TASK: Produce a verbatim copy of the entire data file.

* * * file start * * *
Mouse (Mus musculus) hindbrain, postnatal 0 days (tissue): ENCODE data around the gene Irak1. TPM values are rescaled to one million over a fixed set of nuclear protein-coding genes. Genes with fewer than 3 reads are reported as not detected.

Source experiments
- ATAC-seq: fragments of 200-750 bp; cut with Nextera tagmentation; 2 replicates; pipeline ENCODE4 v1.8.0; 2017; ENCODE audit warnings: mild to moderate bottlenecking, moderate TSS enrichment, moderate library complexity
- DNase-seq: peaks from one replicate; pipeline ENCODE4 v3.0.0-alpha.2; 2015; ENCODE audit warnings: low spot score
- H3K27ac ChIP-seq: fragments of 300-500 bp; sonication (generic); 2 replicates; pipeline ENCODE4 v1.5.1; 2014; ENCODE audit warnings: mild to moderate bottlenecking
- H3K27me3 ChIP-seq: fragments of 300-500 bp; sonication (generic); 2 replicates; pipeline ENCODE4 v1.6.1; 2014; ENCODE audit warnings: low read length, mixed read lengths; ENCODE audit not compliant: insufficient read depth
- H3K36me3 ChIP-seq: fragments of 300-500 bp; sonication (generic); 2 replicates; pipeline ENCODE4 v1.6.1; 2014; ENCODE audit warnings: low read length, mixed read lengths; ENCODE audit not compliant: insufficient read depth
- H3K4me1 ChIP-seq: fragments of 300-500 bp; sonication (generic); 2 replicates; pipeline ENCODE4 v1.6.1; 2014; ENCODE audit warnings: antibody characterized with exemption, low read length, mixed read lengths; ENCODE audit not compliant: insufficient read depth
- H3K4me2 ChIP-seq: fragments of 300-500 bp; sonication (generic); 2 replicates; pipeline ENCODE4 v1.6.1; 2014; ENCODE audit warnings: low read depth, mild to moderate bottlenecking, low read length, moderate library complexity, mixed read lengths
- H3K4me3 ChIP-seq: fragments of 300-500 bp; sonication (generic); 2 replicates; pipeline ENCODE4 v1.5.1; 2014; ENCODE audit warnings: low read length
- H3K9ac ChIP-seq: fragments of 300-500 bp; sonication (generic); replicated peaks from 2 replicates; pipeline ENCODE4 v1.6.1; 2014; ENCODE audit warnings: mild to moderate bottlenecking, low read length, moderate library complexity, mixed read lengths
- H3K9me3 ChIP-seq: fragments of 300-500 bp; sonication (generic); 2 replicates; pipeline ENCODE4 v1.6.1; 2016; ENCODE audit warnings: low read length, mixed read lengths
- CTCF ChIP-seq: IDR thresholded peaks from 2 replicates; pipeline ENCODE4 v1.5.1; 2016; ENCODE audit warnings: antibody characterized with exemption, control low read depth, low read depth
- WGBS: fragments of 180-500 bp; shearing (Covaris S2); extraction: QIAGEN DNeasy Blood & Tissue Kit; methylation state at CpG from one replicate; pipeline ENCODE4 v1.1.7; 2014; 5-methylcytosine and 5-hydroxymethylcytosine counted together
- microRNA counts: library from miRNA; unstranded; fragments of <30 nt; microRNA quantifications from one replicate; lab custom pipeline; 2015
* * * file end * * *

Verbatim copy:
Mouse (Mus musculus) hindbrain, postnatal 0 days (tissue): ENCODE data around the gene Irak1. TPM values are rescaled to one million over a fixed set of nuclear protein-coding genes. Genes with fewer than 3 reads are reported as not detected.

Source experiments
- ATAC-seq: fragments of 200-750 bp; cut with Nextera tagmentation; 2 replicates; pipeline ENCODE4 v1.8.0; 2017; ENCODE audit warnings: mild to moderate bottlenecking, moderate TSS enrichment, moderate library complexity
- DNase-seq: peaks from one replicate; pipeline ENCODE4 v3.0.0-alpha.2; 2015; ENCODE audit warnings: low spot score
- H3K27ac ChIP-seq: fragments of 300-500 bp; sonication (generic); 2 replicates; pipeline ENCODE4 v1.5.1; 2014; ENCODE audit warnings: mild to moderate bottlenecking
- H3K27me3 ChIP-seq: fragments of 300-500 bp; sonication (generic); 2 replicates; pipeline ENCODE4 v1.6.1; 2014; ENCODE audit warnings: low read length, mixed read lengths; ENCODE audit not compliant: insufficient read depth
- H3K36me3 ChIP-seq: fragments of 300-500 bp; sonication (generic); 2 replicates; pipeline ENCODE4 v1.6.1; 2014; ENCODE audit warnings: low read length, mixed read lengths; ENCODE audit not compliant: insufficient read depth
- H3K4me1 ChIP-seq: fragments of 300-500 bp; sonication (generic); 2 replicates; pipeline ENCODE4 v1.6.1; 2014; ENCODE audit warnings: antibody characterized with exemption, low read length, mixed read lengths; ENCODE audit not compliant: insufficient read depth
- H3K4me2 ChIP-seq: fragments of 300-500 bp; sonication (generic); 2 replicates; pipeline ENCODE4 v1.6.1; 2014; ENCODE audit warnings: low read depth, mild to moderate bottlenecking, low read length, moderate library complexity, mixed read lengths
- H3K4me3 ChIP-seq: fragments of 300-500 bp; sonication (generic); 2 replicates; pipeline ENCODE4 v1.5.1; 2014; ENCODE audit warnings: low read length
- H3K9ac ChIP-seq: fragments of 300-500 bp; sonication (generic); replicated peaks from 2 replicates; pipeline ENCODE4 v1.6.1; 2014; ENCODE audit warnings: mild to moderate bottlenecking, low read length, moderate library complexity, mixed read lengths
- H3K9me3 ChIP-seq: fragments of 300-500 bp; sonication (generic); 2 replicates; pipeline ENCODE4 v1.6.1; 2016; ENCODE audit warnings: low read length, mixed read lengths
- CTCF ChIP-seq: IDR thresholded peaks from 2 replicates; pipeline ENCODE4 v1.5.1; 2016; ENCODE audit warnings: antibody characterized with exemption, control low read depth, low read depth
- WGBS: fragments of 180-500 bp; shearing (Covaris S2); extraction: QIAGEN DNeasy Blood & Tissue Kit; methylation state at CpG from one replicate; pipeline ENCODE4 v1.1.7; 2014; 5-methylcytosine and 5-hydroxymethylcytosine counted together
- microRNA counts: library from miRNA; unstranded; fragments of <30 nt; microRNA quantifications from one replicate; lab custom pipeline; 2015